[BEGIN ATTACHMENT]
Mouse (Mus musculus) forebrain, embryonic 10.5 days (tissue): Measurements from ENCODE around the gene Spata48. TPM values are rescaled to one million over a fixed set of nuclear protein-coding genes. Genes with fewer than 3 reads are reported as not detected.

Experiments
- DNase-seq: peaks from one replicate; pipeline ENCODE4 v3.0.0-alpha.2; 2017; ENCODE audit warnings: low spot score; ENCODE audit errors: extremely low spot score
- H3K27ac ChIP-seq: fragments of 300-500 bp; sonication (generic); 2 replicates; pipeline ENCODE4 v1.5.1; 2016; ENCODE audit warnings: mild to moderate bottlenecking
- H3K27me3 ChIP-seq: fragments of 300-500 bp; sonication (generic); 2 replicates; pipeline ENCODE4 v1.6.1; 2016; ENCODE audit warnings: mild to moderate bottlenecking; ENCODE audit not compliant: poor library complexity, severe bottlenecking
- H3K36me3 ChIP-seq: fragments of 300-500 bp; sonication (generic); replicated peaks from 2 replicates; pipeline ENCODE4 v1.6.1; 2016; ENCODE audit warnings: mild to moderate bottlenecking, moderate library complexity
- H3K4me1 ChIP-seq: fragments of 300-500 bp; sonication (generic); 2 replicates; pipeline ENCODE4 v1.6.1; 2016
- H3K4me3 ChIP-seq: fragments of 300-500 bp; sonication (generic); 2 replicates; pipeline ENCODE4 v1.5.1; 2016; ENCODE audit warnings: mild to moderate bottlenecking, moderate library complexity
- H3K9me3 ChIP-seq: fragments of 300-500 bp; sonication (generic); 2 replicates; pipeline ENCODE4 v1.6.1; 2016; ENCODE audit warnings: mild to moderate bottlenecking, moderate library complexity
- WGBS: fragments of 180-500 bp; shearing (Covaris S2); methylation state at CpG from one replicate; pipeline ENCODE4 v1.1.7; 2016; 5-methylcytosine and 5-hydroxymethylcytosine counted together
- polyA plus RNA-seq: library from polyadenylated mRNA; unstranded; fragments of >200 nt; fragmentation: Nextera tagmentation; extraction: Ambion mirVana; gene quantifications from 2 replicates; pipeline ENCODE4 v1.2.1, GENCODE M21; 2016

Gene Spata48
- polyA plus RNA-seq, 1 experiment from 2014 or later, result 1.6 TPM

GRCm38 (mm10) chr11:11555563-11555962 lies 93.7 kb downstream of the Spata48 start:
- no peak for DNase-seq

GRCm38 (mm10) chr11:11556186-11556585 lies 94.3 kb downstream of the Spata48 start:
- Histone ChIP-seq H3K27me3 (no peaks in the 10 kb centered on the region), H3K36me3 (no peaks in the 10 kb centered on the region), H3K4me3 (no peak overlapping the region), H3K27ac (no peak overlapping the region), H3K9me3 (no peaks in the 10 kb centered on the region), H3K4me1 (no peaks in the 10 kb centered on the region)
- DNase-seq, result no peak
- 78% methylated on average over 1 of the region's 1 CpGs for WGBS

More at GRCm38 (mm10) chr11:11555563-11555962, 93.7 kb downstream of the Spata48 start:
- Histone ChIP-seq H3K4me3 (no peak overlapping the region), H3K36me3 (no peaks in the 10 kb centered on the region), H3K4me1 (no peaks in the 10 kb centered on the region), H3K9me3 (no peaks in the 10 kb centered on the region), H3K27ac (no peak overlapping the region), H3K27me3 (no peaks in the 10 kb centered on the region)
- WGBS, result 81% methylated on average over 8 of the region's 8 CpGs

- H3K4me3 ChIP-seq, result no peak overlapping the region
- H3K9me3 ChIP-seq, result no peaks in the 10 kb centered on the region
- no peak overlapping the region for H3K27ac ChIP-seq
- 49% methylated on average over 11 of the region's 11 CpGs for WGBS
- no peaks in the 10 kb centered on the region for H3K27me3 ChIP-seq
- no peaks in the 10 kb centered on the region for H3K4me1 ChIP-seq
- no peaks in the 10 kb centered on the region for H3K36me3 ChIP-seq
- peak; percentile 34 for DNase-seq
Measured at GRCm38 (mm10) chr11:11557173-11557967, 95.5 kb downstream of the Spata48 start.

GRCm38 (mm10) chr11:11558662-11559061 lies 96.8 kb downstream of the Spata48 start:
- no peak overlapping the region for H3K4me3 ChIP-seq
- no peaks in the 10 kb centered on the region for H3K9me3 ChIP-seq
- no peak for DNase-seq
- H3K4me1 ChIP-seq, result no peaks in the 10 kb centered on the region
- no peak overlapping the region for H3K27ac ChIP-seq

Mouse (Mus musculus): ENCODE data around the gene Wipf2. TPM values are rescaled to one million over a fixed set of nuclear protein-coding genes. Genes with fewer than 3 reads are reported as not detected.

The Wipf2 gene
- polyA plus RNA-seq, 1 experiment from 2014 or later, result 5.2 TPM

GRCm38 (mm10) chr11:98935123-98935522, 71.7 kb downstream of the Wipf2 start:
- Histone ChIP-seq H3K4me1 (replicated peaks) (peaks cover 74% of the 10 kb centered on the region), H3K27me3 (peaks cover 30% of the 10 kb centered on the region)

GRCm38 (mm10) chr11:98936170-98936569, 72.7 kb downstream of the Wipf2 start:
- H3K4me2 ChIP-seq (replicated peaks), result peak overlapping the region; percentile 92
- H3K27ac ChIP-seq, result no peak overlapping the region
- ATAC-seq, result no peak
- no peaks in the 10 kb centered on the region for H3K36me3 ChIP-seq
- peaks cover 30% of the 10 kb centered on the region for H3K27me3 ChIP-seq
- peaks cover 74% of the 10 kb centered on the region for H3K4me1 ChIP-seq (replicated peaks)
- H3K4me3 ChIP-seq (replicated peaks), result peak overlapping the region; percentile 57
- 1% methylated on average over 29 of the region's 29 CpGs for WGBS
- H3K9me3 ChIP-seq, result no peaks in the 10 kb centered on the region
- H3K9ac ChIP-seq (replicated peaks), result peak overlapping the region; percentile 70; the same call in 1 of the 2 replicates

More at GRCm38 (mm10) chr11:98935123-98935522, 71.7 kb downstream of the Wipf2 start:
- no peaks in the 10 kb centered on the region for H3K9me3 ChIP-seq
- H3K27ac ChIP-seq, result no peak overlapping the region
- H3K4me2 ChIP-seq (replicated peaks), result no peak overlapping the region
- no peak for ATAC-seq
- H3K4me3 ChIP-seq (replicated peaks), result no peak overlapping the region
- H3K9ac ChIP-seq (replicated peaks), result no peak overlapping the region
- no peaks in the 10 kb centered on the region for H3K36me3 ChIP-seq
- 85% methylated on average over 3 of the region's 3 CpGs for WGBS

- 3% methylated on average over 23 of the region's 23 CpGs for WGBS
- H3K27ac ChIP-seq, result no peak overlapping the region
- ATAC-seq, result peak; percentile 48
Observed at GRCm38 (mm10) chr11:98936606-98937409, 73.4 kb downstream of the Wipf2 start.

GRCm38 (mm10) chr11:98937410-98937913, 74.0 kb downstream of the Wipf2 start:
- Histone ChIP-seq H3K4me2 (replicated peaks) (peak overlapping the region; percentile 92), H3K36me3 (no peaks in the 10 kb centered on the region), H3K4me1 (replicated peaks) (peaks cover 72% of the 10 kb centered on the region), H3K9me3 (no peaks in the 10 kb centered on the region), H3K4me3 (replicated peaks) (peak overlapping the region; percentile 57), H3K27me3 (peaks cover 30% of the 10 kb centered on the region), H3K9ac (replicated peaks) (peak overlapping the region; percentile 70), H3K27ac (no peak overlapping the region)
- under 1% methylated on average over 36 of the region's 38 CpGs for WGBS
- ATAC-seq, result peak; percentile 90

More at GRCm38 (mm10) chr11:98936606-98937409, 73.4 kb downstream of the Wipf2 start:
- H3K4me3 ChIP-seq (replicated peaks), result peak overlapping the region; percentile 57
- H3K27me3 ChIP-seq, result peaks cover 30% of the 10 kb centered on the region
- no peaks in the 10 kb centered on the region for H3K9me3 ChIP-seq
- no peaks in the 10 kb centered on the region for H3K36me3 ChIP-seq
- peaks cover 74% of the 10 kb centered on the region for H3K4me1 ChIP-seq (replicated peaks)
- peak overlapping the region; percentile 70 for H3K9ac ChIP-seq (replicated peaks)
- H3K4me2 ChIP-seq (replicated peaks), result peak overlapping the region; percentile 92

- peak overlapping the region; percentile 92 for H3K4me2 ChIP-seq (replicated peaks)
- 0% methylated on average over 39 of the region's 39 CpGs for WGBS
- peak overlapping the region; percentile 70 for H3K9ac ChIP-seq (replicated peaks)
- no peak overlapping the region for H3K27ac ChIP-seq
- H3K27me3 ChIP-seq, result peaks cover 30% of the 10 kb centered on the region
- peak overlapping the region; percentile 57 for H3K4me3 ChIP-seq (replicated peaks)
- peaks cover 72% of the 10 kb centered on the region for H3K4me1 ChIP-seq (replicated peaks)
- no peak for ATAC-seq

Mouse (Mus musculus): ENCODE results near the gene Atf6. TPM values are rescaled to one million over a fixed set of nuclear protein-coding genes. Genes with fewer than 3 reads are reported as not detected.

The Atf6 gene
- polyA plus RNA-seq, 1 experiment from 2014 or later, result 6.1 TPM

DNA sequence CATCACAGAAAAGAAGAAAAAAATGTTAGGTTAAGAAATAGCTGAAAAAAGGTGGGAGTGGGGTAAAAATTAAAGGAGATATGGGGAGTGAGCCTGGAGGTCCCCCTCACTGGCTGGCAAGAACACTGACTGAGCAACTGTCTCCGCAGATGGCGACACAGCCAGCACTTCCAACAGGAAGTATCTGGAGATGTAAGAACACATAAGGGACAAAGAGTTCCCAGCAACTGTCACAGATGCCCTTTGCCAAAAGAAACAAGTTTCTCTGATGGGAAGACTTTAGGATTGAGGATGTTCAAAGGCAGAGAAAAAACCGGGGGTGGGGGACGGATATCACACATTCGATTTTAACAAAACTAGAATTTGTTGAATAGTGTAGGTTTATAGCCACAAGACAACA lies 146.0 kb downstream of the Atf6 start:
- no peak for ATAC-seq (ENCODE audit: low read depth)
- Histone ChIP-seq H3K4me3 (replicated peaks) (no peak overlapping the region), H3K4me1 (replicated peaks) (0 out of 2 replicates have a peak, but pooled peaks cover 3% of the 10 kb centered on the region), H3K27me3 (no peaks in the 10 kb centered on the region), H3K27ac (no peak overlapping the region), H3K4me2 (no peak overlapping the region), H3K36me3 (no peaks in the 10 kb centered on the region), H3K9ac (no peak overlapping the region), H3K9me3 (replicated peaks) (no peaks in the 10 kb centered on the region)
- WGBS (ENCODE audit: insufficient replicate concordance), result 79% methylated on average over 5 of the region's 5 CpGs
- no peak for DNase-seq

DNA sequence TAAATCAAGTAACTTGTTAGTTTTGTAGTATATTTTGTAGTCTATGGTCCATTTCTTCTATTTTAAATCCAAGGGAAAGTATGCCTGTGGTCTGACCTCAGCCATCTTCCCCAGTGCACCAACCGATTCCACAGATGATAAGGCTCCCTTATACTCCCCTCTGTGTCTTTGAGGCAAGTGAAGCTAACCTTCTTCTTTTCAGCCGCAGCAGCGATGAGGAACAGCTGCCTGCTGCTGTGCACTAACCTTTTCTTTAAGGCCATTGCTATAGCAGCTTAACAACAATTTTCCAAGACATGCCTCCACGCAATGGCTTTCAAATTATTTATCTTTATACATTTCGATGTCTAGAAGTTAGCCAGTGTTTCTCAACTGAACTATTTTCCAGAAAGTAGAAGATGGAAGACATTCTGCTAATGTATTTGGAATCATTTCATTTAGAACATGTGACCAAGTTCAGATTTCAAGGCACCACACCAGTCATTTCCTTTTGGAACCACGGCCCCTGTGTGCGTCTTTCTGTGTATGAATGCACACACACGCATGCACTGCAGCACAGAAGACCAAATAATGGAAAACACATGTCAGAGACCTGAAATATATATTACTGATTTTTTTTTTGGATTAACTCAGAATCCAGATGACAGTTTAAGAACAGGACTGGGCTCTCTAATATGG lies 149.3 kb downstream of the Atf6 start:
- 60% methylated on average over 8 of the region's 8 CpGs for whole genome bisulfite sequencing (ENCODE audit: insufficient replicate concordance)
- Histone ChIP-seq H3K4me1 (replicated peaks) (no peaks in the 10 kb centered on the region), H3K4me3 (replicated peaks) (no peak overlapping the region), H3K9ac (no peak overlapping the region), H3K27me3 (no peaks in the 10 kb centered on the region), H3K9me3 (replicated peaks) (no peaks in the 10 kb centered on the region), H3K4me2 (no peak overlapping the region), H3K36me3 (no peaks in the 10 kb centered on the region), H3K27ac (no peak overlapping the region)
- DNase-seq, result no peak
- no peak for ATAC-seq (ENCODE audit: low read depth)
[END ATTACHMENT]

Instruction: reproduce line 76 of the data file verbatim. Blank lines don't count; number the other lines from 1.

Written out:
- peaks cover 74% of the 10 kb centered on the region for H3K4me1 ChIP-seq (replicated peaks)